How to Start Volunteering

Volunteer opportunities are plentiful. So much so, that sometimes the wide variety of options keeps one from getting started. Too many choices equates to too much analysis paralysis and indefinitely-delayed decision making. To keep yourself from being overwhelmed by the many volunteer opportunities, here are some tips to narrow down the choices: 

Prioritize Your Passions

Animal welfare, environmental justice, the arts, children, seniors, human rights, healthcare, literacy, disaster relief, food and housing security...the list of causes to volunteer for goes on and on! Websites like VolunteerMatch can help match your interests with needs in your area. If you have a specialized skill set, such as a career in medicine, law, or tech, offering pro bono services is a great way to volunteer. But you don’t have to. Let’s say you’re a successful lawyer looking for a better work-life balance. So you spend your Saturday mornings at the family shelter teaching kids to knit. That works too.

Choose Your Own Adventure: Social, Cognitive, or Physical

What muscles do you want to flex when you volunteer? If you live alone and work from home all week, consider a socially-oriented volunteer gig such as teaching a class, welcoming refugees, or organizing a fundraiser with a team. If you’re already maxed out on human interaction, foster some rescue dogs, do deliveries for a non-profit, or assemble care packages in the quiet of your own home. 

For a more cognitively-driven volunteer opportunity, think about what specialized pro bono services you may be able to offer. Are you a web designer or developer? Update a non-profit’s website. Successful business owner? Consult for a fledgling small business owner from a marginalized community. Good with numbers? Do free tax prep for low-income individuals. Also consider serving on a board for an organization you’re passionate about or dive into the education sphere: try tutoring or teaching ESL classes.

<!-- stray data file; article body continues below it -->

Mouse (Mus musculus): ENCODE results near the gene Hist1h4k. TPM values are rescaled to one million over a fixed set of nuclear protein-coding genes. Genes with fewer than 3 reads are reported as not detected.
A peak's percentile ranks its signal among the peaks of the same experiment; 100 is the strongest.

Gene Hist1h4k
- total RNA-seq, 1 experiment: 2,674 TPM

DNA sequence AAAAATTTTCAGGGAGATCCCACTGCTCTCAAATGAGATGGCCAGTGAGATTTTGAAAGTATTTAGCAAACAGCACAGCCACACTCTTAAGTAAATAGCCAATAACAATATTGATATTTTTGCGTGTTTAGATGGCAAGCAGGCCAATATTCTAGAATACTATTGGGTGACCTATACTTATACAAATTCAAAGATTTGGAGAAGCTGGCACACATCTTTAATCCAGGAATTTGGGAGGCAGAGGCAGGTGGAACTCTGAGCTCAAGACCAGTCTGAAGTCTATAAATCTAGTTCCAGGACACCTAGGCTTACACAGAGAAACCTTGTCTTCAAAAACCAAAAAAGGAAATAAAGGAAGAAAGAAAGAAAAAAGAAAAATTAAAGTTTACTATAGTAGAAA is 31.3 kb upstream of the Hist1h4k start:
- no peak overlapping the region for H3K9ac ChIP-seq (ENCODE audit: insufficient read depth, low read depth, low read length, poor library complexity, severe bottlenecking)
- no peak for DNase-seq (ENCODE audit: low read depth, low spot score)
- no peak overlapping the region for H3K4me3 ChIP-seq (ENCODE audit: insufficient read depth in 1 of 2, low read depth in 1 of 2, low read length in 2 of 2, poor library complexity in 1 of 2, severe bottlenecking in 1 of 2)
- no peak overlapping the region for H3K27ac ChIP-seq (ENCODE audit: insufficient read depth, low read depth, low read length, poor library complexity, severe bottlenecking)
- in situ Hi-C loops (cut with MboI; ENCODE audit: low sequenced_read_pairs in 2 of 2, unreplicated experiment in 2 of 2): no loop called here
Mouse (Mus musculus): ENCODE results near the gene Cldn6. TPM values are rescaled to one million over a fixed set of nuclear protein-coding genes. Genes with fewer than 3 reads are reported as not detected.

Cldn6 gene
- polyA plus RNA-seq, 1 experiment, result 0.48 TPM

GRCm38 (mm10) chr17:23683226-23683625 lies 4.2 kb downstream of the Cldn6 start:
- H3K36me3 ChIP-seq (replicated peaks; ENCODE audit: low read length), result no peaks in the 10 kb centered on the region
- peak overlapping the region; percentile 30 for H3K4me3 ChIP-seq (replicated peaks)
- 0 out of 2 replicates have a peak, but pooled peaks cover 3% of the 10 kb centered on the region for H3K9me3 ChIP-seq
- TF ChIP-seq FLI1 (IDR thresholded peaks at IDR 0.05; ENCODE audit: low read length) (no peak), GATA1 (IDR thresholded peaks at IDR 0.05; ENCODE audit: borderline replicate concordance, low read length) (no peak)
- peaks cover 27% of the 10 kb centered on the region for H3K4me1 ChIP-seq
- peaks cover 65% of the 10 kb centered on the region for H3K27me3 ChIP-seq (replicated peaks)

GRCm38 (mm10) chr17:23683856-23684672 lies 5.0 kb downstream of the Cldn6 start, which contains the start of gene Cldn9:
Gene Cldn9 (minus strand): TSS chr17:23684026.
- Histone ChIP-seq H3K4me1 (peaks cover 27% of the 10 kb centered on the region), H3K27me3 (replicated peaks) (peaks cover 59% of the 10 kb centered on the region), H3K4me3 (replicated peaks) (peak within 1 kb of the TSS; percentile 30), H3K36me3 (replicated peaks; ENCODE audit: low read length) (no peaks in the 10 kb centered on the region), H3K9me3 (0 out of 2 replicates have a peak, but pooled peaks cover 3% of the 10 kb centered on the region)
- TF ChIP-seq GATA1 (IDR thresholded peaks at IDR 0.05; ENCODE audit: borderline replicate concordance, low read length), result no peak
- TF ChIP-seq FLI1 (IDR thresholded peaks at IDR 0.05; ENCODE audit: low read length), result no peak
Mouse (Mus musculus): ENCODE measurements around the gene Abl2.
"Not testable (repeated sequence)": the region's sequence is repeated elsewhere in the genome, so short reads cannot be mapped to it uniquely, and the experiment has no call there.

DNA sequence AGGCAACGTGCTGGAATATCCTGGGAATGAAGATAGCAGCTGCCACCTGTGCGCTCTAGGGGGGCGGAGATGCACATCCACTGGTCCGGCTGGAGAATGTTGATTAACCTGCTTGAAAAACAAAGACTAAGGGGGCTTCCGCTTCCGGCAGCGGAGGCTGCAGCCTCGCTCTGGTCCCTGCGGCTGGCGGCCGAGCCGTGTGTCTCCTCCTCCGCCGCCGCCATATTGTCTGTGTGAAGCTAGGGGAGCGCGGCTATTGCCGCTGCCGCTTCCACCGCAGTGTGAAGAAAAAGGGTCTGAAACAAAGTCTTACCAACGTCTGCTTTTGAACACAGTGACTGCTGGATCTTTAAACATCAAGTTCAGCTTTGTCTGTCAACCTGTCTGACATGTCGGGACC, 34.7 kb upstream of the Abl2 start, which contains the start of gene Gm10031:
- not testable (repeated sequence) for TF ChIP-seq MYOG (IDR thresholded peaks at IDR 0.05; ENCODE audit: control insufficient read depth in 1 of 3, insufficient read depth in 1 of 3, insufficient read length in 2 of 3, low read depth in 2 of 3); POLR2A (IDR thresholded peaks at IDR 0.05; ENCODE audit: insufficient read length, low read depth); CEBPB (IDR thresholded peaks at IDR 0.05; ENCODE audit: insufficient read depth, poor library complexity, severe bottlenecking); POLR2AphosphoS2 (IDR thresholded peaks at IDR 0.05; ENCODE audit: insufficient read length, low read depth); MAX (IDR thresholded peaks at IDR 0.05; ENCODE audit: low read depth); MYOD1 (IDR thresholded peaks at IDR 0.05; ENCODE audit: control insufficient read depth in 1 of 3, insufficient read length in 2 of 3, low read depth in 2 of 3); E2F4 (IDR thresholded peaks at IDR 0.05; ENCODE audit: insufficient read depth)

Want to work up a sweat when you volunteer? Look for physically-oriented opportunities like neighborhood clean-up, playground building, and Habitat for Humanity. If you have any skills in the building trades — carpentry, electrical, plumbing, etc. — offer them! Non-profits always need that sort of skilled help.

Consider the Whole Family

It’s beneficial to involve your kids in volunteer work. When your children see you volunteer, you model to them what it means to be a good human, one who is generous, empathetic, and kind. Helping shelter animals, “adopting” a family in-need, doing a bake sale for charity, and organizing a food drive are a few super kid-friendly volunteer opportunities to consider. Ask your kids to come up with some ideas, too. Whatever you do together as a family, try to make it more than a one-time thing. Put it on the family calendar as a recurring event.

For the holiday season in particular, here are a few thoughts: If you’re gathering with multiple generations over the holidays, make some of your quality time volunteer time. Be sure to consider everyone’s interests and abilities. A few suggestions: Take a family hike and clean the trail as you go. Or get the whole gang together to participate in the National Audubon Society’s annual Christmas Bird Count. Audubon relies on volunteers across the nation to collect this data, which helps us learn more about the impact of climate change and other environmental challenges.

Start Small & Start Now

Whatever volunteering path you take, keep it simple in the beginning. And don’t overthink it. If you get too overwhelmed on the front end, chances are you won’t stick with it. Successful Volunteer retention is an important component of any non-profit’s health. Organizations love it when the same people keep showing up. Be one of those people. Start small and start now, and let it grow.

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We believe eating delicious is crucial to a healthy diet. Each week, our team of chefs design a new menu for what's in season, fresh and flavorful.
TRY THISTLE
Posted 
Nov 15, 2021
 in 
Community
 category.
Summary